Alaska!

Arti disappeared from Cowtown for a few days and reappeared in Ketchikan, Alaska.  That’s the cause for the delay in replying some of your comments from the last post.  I decided to rid myself of all internet and phone access so I could make these short few days a real getaway.

But herein lies the nagging dilemma:  Is there a better way to access nature other than the commercial route?  Arti had to follow the crowd and board a cruise ship, not her choice of transport, but … what are the options?

So here it is, a visual account of my journey at sea to Ketchikan, the south-western tip of Alaska, north of Vancouver, British Columbia, Canada.

We set sail at the Canada Place Terminal.  On deck looking out, Port Vancouver’s famous architectural sails look slightly surreal, a virtual outdoor gallery of sculptures larger than life:

Canada Place View from Deck

Leaving Port Vancouver:

Leaving Port of Vancouver

After a couple of days at sea, we arrived at Ketchikan, Alaska.  Among  other things like being the salmon capital of the world, Ketchikan is famous for its rain, measuring its precipitation in feet, not inches.

Here’s Ketchikan under overcast sky:

Ketchikan under overcast sky

A little  more cheery scene:

Ketchikan, Alaska

Ketchikan is also home to The Tongass Rain Forest, the largest national forest in the United States.  It is part of the Pacific Temperate Rain Forest Region, which is second in size to the world’s largest Amazon Tropical Rain Forest.

Moss on treesArti ventured into this area with a naturalist. Together with 15 others in our group, we trod the trails of the Alaska Rain Forest Sanctuary.  Here are the sights I’ve sailed all the way for:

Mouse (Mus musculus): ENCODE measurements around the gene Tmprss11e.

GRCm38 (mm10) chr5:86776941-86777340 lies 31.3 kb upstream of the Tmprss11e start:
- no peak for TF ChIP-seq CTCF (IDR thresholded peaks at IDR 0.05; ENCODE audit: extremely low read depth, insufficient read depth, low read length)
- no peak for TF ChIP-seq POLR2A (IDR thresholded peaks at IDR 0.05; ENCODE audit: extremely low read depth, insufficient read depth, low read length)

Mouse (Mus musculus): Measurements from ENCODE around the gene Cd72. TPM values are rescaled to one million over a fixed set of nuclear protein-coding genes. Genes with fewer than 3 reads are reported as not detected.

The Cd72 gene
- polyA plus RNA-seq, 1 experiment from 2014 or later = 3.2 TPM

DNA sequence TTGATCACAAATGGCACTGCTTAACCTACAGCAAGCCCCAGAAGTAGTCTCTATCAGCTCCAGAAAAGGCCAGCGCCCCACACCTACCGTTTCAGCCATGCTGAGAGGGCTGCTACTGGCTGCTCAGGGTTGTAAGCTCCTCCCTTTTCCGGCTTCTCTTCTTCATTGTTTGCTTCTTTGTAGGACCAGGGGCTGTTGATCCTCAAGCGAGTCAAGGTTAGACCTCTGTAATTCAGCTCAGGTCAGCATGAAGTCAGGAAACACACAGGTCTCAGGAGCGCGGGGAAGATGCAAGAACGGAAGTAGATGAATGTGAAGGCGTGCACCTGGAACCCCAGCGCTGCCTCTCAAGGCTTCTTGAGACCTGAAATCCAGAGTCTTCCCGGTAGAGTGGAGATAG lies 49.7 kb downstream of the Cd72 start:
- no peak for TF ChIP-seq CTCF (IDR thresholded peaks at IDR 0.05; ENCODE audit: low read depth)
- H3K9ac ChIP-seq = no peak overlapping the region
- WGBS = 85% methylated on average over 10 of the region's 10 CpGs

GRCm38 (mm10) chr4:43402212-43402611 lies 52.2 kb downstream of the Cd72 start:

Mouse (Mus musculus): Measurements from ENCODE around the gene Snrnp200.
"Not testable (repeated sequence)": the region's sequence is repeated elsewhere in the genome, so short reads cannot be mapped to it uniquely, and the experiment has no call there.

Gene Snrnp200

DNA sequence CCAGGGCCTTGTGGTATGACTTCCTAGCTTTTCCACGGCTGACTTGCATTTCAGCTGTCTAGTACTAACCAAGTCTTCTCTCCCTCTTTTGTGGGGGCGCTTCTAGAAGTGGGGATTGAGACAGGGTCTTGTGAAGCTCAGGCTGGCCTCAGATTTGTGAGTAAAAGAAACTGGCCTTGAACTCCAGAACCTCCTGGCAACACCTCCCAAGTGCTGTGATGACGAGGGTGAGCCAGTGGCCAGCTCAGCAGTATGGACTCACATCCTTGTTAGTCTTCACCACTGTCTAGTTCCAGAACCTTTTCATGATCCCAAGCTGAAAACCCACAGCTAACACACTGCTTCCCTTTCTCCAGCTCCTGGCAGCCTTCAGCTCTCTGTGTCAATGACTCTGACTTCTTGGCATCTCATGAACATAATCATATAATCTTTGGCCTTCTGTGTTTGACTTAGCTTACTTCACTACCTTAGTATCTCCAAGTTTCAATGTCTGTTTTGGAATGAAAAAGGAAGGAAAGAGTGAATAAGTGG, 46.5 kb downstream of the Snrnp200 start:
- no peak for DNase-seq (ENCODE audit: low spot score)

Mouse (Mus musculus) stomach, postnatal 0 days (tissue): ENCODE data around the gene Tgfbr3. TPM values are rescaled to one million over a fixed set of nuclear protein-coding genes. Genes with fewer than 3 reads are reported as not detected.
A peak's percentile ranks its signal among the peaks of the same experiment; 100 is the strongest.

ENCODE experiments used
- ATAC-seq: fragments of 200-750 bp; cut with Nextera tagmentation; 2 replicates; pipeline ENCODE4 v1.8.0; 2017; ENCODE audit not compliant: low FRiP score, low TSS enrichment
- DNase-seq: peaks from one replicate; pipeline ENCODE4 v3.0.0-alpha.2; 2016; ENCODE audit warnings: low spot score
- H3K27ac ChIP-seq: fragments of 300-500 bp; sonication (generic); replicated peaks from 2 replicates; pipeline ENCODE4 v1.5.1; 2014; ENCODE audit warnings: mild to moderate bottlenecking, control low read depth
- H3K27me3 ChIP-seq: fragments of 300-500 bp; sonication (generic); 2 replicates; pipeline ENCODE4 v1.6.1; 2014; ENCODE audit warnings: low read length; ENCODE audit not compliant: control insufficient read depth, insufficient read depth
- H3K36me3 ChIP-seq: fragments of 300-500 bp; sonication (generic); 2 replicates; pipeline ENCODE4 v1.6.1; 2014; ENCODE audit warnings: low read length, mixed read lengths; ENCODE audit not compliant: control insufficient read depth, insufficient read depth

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Berries UndergrowthColorful undergrowth

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MushroomOne of the many species of mushrooms, some giant ones grow on trees.

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Devil's Paw Food for the BearsDevil’s Paw, food for the bears.  Underneath are poisonous hooks, but the bears deftly eat off the stems of the plant.

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Ferns and mossFerns and moss: Even tree branches are covered with moss.  As the branches grow heavier, they will break off the tree, fulfilling a natural pruning process.

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Momentarily, we came to a creek.  Yes, salmon swam up here: Right in the middle of a rain forest we saw gulls gathering, competing with the bears for the salmon in the water.  We were fortunate to see a mother bear with two cubs.  Here in this fuzzy (sorry, Arti was too excited) photo, you can see, even though ‘bearly’, the mother and one of her cubs on the left:

Bears having lunch

And this next one is out of this world.  Gulls flying all around above the creek, a magical, even mythical sight to behold: